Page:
With a youth unemployment rate of 36% and climbing in a culture stagnant in its brilliant history, Italian youth are increasingly forced to leave the country in pursuit of a better, stable life. This summer, I found myself among a collection of youth venturing back to one of the most quintessentially Italian cities – Venice – in pursuit of understanding both its current economic state, and the future of our global generation.
Venice is a special place. In a brief two months, I’d had countless rides on the waterbuses around the city (the equivalent of a subway system, boat-wise); consumed a shameless amount of gelato, Nutella, cappuccinos, and fried fish; I was taught the skilled ways of Venetian rowing from a hardy group of singing Voga captains (think crew, but standing gondolier-style); I’d shared lunches of tagliatelle and scallops with Communist dock workers; huddled canal-side with friends in awe of the firework tsunami that initiated the Redentore festival; and explored the city-wide biannual international modern art exhibition known as Biennale, the exhibits of which lay sprinkled between Crusade-era churches, hidden courtyard gardens, and dark, winding walkways that opened to small city squares.
But all these unique bits of Venetian life were welcome additions to the real reason I was there. For six weeks, I took courses in Italian language and Keynesian economic theory through the Harvard Summer School collaboration with the Ca’ Foscari University of Venice. We studied alongside Italian students from Ca’ Foscari, many of them already doing graduate work.
Why travel all the way to one of the cultural, artistic, and historical epicenters of the world to take a macroeconomic theory class? Wouldn’t it make more sense to use my time there to embrace the rich history around me? These answers lie not so much in my own perspective as in that of my Italian classmates.
When we weren’t decoding Keynesian prose from The General Theory or explaining how in the world the serendipitous equilibrium moved from E to E’ (what? I know), we chatted over vending machine espressos (they have those) and prodded each other about our lives on the other side of the pond. While we relished in our similarities as young adults and students, what may have drawn us closer was the understanding of our different perceptions of our own futures.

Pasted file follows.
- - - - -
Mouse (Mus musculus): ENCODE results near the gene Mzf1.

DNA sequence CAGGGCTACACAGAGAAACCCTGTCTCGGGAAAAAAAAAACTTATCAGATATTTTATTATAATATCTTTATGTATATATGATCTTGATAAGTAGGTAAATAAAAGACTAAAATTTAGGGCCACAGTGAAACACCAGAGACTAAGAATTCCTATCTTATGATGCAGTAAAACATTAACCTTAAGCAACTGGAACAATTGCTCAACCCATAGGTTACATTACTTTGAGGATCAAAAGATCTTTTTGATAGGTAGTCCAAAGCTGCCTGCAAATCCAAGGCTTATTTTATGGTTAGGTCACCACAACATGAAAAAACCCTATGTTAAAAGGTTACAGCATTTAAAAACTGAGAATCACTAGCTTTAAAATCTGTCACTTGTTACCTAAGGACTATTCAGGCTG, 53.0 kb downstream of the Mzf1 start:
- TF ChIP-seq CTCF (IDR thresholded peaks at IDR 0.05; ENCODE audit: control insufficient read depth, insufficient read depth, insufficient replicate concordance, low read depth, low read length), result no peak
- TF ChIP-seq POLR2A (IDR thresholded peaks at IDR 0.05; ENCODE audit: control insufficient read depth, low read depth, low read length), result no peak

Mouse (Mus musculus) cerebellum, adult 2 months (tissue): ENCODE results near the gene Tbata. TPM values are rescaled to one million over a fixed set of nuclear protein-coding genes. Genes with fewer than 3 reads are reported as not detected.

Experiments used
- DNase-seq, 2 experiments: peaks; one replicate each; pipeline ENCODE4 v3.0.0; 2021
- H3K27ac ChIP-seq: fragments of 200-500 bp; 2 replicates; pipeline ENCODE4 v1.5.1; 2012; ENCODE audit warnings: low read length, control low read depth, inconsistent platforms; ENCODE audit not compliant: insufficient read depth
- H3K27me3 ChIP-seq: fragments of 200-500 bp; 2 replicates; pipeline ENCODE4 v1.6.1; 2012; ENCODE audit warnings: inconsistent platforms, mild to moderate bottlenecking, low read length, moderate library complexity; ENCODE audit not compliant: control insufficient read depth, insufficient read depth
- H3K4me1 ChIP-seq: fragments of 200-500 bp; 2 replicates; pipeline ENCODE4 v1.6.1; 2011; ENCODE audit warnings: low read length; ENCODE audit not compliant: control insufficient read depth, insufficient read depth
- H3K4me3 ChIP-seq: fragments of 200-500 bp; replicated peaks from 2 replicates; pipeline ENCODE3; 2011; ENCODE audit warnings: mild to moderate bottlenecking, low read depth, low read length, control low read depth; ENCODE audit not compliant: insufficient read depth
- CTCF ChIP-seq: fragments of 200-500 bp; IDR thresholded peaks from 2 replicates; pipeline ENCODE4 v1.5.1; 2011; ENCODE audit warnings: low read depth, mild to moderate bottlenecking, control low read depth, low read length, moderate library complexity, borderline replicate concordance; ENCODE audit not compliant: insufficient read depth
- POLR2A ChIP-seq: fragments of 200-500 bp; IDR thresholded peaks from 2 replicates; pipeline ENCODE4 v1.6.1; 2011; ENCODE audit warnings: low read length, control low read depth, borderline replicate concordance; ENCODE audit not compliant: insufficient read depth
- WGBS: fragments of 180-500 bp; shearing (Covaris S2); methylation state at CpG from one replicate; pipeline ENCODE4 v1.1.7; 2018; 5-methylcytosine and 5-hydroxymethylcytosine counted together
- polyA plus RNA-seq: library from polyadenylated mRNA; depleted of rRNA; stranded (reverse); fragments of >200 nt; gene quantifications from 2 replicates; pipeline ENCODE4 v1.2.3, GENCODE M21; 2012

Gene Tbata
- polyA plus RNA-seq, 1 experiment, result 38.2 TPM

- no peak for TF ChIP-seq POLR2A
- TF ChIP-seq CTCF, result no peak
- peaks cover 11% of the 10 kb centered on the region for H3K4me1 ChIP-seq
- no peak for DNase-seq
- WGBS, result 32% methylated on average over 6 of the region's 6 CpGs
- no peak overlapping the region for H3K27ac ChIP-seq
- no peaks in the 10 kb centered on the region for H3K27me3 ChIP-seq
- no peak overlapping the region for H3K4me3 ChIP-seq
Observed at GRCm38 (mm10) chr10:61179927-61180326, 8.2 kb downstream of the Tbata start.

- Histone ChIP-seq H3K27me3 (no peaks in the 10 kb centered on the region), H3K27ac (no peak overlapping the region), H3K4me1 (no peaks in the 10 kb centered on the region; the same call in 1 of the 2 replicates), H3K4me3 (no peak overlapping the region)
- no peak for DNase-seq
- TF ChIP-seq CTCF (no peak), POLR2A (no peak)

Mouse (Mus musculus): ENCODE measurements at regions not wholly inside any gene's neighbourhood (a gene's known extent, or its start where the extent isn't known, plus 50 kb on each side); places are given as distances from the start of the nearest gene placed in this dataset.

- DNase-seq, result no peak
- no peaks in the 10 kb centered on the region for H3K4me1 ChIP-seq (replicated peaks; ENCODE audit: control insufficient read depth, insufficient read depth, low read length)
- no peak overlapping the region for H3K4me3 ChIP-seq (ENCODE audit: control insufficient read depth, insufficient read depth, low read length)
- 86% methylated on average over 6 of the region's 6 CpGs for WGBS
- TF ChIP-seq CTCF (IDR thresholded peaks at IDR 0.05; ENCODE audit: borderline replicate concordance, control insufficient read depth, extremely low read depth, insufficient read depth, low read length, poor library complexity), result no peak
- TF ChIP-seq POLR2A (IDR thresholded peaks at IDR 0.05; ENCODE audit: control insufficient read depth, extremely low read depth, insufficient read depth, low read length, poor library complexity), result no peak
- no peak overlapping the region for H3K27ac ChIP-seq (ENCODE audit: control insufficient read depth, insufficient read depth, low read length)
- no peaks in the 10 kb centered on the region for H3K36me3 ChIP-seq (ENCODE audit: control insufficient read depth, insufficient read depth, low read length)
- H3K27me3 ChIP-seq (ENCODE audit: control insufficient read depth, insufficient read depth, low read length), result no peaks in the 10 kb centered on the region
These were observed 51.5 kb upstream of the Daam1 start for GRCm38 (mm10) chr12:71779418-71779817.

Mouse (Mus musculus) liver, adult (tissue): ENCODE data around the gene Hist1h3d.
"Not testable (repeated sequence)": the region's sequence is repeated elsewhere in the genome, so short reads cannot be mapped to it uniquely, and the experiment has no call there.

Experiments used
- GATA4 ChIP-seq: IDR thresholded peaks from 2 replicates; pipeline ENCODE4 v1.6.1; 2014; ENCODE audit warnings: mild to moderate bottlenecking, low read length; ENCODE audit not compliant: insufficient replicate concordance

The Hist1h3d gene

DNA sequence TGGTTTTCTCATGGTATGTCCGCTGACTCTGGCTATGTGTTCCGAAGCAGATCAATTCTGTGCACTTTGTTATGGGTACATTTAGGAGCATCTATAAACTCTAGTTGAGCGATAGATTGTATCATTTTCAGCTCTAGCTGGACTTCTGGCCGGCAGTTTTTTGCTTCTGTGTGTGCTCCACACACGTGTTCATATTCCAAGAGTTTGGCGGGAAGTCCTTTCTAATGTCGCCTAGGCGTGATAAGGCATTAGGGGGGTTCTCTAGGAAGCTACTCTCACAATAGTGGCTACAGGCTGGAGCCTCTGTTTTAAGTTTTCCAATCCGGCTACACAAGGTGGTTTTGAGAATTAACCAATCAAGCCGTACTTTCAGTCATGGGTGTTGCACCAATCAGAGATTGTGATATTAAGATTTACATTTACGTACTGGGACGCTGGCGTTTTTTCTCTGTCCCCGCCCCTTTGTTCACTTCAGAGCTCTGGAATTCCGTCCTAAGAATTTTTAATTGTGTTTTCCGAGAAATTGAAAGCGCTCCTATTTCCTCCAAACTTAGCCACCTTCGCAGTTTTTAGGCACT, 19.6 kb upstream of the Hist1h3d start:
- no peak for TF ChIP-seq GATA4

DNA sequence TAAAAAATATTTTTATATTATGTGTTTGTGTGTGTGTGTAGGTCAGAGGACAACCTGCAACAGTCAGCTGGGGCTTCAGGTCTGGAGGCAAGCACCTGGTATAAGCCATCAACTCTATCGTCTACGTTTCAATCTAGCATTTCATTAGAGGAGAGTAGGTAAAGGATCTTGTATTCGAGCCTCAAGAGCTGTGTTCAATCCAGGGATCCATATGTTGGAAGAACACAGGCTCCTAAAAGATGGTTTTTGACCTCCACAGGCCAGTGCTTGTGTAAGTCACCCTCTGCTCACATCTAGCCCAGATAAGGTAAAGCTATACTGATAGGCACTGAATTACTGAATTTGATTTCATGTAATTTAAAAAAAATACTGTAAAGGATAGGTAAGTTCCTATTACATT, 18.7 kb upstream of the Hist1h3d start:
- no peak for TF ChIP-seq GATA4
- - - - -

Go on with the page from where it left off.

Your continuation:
One of my personal and academic passions lies in education reform. Coming to Harvard from an underprivileged background and attending a small, financially struggling high school, I know just how crucial access to quality education is at every level in determining our nation’s future. But as we come back to the individual level, what does having an education mean beyond being in school, upon entering the “real world?”
Although employment conditions are less than optimal in the States, it’s difficult to argue that the consequent blossoming of innovation and entrepreneurial optimism is anything less than booming. Students, employers, and even the political sphere all seem to be embracing the brink of technology and new ideologies in open and applicable ways to increase efficiency and collaboration. Times are changing, and people of all ages and backgrounds grow and change with them. However, in places like Venice and throughout Italy and Europe, the case isn’t necessarily so. Italy’s labor market often proves unfair and restrictive as it protects older generations with permanent contracts, leaving little room for oncoming waves of graduates and young adults to enter the professional sphere – let alone make measurable differences within it. This leaves many young adults in Italy facing the decision to either stay (likely with their parents) and cope with the current system, or become one of the 60,000 youth this year to leave this country for another where their skills and vision have a chance to flourish. I remember. This is the question my classmates face – at a time when their country needs them most.
In order to make education reform across the globe an even stronger cause to fight for, we need to examine the economies in which we endeavor to enact these reforms. In studying the nature of labor markets at the macroeconomic level, I’ve come to connect the many nuances between individual preparation to contribute to society, and the frustration of a system that prevents these contributions from happening – and consequently preventing the economy and the nation from stability, peace, and growth. The Italian students I spoke with are enthusiastic businessmen, activists, writers, programmers, mathematicians, marketers, and overall inspiring visionaries. But all of them saw beyond the beauty of the Venetian exterior into its inextricable ties with the past, its ties to former generations, which overshadowed the rising generations searching for the resources and opportunity necessary to advance the nation.
As fellow students, it is our obligation to reach beyond our borders and help our generation harness its time before it passes. We need to find ways to open the pathways to both education and application thereof if we want to make economic stability and prosperity at the global level a feasible ideal. And it starts with us. Lean in to new perspectives and don’t be afraid to form connections between ongoing problems. Immerse yourself in the unfamiliar to discover the fundamental. Reach out to others with the potential to make a movement. Be critical, be compassionate. And if you ever have a chance, check out Nico’s Gelati along Canal Giudecca – best chocolate chip gelato in Venice!